Now available on Blu ray, DVD, and Netflix Instant:
ENTER THE VOID (Dir. Gaspar Noé, 2009)
After beautifully bombastic credits, which Quentin Tarantino called "Maybe best credit scene of the decade...one of the greatest in cinema history", we see Toyko through the eyes of Nathaniel Brown, a young American drug dealer.
The camera acts as his vision, we only see Brown's face when he looks in the mirror.
Brown smokes a few hits of dimethyltryptamine, aka DMT, and his mind goes on a surreal CGI journey resembling the "Beyond the Infinite" climax of 2001: A SPACE ODYSSEY or the wormhole from STAR TREK: THE MOTION PICTURE.
A friend (Cyril Roy) comes by Brown's apartment and accompanies him through the neon drenched streets to a club called "The Void" in order to do a drug deal.
Roy speaks of "The Tibetan Book Of The Dead", a book he lent to Brown, explaining how one's spirit sticks around for a while after death before it is re-incarnated.
When the drug deal at the club goes horribly wrong, Brown is shot by police in the restroom and his spirit does just that - it hovers above watching the people he knew and flashes back to the major events of his life.
He watches his erotic dancer sister (Paz de la Huerta) as she reacts to news of her brother, and we learn of their shared childhood past - most traumatically the violent automobile death of their parents they witnessed from the back seat of the car.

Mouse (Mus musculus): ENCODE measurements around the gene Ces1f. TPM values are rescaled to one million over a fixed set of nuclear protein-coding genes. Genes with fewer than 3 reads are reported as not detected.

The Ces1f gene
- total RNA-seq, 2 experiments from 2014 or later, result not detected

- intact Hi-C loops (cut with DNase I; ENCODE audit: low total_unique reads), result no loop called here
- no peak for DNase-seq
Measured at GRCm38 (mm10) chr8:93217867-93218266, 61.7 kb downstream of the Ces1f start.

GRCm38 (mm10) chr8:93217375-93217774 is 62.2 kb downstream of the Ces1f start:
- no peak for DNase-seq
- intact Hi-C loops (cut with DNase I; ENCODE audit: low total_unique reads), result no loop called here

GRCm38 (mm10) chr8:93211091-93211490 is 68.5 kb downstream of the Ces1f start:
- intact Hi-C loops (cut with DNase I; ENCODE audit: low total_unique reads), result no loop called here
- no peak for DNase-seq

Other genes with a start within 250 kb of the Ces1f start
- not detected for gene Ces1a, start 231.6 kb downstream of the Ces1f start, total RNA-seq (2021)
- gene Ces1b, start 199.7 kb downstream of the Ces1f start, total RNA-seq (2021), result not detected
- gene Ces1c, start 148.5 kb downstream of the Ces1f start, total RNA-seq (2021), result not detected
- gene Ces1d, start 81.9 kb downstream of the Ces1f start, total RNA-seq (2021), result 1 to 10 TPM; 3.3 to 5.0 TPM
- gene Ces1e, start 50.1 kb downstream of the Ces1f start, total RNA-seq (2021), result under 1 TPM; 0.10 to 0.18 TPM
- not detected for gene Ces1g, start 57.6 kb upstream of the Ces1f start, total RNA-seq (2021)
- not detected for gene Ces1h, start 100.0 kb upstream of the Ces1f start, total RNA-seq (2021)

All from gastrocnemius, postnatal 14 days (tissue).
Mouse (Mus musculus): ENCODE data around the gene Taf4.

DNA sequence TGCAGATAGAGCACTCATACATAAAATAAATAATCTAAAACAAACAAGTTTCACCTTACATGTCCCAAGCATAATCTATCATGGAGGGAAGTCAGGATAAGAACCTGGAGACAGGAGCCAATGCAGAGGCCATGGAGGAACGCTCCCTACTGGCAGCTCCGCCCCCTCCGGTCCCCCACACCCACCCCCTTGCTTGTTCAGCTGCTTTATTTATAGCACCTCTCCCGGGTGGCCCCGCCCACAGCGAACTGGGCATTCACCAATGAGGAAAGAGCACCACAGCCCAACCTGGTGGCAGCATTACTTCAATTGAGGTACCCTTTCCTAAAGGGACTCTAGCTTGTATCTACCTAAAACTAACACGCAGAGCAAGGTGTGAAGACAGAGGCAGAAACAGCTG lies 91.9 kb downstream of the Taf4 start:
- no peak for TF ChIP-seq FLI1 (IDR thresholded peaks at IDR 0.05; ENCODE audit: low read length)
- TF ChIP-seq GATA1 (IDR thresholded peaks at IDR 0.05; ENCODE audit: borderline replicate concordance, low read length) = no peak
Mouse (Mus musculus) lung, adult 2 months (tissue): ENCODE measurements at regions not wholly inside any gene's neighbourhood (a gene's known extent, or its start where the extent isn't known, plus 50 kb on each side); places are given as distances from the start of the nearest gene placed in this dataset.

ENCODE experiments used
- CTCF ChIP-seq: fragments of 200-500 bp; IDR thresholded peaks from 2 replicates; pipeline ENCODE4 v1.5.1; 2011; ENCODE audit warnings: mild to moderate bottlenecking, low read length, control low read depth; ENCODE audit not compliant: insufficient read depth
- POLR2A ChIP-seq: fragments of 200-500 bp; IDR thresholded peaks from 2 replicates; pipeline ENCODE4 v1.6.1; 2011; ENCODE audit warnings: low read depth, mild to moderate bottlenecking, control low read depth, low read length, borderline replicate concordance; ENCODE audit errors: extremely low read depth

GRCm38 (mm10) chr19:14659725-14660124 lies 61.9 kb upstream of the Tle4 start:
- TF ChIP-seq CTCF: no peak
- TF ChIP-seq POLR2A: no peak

We follow Brown, point of view-wise, through these tangents over and over and it's an engrossing yet at times highly disturbing experience.
It can be frustrating too - I loved it at first, feeling like I was inside something instead of just the normal sensation of watching a movie, then I hated it for a bit wishing Brown's spirit didn't linger so long when watching his sister have sex with her seedy nightclub owner boss (Masato Tanno).
But, hey, in the afterlife what else are you going to do?
I ended up loving it again as it wound its strands into a jarring conclusion.
There's a WAKING LIFE-like philosophical nature to its flow of imagery, and a raw energy to the aftermath our decased protagonist watches that took me in and, well, kind of freaked me out.
With it's 2 hour and 23 minute running time, ENTER THE VOID is too long (there's an extended "Director's Cut" on Blu ray and DVD if one doesn't agree with that), but it's a vivid, overwhelming, and incredibly crafted work.
Director Noé, whose stunning yet also disturbing IRREVERSIBLE blindsided critics back in 2002, is developing a visionary style that can take film goers on an unforgettable ride - though one that may test their patience.
Curious movie lovers looking to venture away from the mainstream into uncertain waters should take him up on this particular challenge.